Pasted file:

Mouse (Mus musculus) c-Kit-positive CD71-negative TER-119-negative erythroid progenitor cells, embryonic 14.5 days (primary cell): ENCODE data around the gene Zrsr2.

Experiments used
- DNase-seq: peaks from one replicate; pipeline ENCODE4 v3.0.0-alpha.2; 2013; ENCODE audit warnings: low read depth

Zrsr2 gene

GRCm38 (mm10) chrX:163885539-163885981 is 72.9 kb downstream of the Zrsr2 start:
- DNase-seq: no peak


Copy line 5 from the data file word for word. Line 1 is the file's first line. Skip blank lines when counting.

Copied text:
GRCm38 (mm10) chrX:163885539-163885981 is 72.9 kb downstream of the Zrsr2 start: